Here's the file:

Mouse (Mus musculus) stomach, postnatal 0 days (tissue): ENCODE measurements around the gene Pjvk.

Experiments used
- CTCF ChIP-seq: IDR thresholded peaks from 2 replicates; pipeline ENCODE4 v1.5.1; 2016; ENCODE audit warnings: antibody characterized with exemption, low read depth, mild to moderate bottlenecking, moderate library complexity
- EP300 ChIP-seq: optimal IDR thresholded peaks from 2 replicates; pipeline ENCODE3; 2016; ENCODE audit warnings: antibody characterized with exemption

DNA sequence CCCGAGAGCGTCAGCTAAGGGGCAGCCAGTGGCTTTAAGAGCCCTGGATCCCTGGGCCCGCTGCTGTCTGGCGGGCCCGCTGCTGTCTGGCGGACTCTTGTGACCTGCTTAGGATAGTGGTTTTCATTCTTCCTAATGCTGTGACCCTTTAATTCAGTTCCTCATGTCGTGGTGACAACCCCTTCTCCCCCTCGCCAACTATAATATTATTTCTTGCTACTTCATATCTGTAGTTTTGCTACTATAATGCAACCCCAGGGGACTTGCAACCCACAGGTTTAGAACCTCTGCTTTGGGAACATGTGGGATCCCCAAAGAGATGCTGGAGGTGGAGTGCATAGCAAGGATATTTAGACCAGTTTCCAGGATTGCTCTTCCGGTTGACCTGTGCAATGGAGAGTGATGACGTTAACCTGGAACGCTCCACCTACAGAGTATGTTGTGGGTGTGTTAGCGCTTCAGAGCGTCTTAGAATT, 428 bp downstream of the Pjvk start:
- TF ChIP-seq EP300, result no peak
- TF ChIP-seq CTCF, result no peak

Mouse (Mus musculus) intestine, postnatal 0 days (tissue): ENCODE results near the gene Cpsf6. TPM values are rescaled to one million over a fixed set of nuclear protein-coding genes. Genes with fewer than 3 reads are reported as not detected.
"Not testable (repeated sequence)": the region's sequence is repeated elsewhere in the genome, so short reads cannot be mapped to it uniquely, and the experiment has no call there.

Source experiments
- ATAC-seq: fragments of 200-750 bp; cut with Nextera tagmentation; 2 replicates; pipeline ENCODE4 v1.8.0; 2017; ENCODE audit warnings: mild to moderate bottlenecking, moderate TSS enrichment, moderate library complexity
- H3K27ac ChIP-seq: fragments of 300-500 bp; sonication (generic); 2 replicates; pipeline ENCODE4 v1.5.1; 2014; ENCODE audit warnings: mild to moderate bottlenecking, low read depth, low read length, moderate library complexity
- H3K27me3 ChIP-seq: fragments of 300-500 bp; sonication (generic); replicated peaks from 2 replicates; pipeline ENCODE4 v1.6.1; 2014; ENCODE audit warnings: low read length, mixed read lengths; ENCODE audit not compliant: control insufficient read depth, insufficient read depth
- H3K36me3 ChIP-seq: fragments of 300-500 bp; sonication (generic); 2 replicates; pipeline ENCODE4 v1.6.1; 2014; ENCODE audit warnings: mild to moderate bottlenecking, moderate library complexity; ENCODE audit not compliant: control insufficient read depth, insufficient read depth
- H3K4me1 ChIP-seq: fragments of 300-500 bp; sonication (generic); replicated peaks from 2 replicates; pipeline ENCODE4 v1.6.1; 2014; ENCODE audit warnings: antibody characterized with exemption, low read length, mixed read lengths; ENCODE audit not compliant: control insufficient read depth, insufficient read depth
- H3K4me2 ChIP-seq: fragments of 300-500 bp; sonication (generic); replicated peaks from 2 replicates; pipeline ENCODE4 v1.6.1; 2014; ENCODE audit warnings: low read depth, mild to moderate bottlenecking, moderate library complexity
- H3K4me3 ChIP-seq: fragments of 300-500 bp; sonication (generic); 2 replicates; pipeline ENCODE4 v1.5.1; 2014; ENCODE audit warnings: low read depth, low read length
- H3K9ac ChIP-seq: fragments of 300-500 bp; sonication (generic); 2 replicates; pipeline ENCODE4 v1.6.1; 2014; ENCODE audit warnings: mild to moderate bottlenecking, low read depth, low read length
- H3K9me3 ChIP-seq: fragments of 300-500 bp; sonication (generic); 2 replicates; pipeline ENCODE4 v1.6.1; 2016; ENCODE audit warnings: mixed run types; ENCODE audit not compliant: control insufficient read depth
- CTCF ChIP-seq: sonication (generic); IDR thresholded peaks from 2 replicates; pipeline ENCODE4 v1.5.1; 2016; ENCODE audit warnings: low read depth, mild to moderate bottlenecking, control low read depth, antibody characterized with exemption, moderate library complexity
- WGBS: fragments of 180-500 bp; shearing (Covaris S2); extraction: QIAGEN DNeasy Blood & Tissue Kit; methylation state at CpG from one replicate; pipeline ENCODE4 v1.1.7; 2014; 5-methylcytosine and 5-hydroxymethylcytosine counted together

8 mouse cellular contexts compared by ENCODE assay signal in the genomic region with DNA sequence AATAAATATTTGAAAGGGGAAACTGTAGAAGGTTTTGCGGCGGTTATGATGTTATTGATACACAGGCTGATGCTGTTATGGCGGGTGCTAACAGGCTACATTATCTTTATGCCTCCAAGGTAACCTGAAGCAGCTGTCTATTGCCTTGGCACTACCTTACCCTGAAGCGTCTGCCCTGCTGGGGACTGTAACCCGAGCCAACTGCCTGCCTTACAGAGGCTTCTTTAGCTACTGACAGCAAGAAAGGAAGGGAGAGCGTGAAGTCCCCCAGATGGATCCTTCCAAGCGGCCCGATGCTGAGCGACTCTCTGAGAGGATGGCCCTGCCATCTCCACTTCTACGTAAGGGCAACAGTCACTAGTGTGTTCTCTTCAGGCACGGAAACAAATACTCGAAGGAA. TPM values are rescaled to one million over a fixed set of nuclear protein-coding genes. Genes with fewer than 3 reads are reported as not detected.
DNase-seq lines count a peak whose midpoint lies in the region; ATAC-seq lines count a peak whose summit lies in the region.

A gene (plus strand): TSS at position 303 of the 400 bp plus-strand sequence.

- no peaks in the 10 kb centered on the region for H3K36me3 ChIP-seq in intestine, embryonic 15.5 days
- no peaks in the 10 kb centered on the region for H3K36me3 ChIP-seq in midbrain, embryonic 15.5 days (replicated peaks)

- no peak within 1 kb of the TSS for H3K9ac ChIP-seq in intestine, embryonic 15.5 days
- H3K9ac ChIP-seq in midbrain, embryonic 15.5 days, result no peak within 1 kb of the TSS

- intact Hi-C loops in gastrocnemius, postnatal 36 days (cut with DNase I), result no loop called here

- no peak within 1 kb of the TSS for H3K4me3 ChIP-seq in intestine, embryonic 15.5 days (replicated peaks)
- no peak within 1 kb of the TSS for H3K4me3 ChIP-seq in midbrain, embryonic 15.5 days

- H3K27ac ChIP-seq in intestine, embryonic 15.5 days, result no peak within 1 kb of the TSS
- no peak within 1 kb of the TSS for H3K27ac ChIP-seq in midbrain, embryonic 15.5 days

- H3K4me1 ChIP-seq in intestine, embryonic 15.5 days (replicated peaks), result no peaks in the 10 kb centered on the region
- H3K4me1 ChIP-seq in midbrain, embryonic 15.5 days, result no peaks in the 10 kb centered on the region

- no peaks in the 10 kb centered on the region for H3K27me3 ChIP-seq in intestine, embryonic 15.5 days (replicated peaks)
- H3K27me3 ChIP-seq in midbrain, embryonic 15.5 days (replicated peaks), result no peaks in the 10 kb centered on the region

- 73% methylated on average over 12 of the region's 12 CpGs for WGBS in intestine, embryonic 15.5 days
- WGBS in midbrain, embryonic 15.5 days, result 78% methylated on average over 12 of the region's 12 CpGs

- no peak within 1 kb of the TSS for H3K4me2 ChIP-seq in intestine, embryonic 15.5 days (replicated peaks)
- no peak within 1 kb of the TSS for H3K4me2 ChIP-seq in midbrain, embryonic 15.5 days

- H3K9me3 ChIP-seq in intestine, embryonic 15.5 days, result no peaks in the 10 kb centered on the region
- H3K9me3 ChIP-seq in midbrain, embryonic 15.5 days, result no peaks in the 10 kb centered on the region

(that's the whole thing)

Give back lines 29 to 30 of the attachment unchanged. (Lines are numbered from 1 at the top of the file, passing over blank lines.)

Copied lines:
- intact Hi-C loops in gastrocnemius, postnatal 36 days (cut with DNase I), result no loop called here

- no peak within 1 kb of the TSS for H3K4me3 ChIP-seq in intestine, embryonic 15.5 days (replicated peaks)